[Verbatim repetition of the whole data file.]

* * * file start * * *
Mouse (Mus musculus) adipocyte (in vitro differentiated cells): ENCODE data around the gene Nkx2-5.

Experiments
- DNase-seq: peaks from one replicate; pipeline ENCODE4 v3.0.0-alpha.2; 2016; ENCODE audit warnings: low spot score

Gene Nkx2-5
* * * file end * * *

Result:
Mouse (Mus musculus) adipocyte (in vitro differentiated cells): ENCODE data around the gene Nkx2-5.

Experiments
- DNase-seq: peaks from one replicate; pipeline ENCODE4 v3.0.0-alpha.2; 2016; ENCODE audit warnings: low spot score

Gene Nkx2-5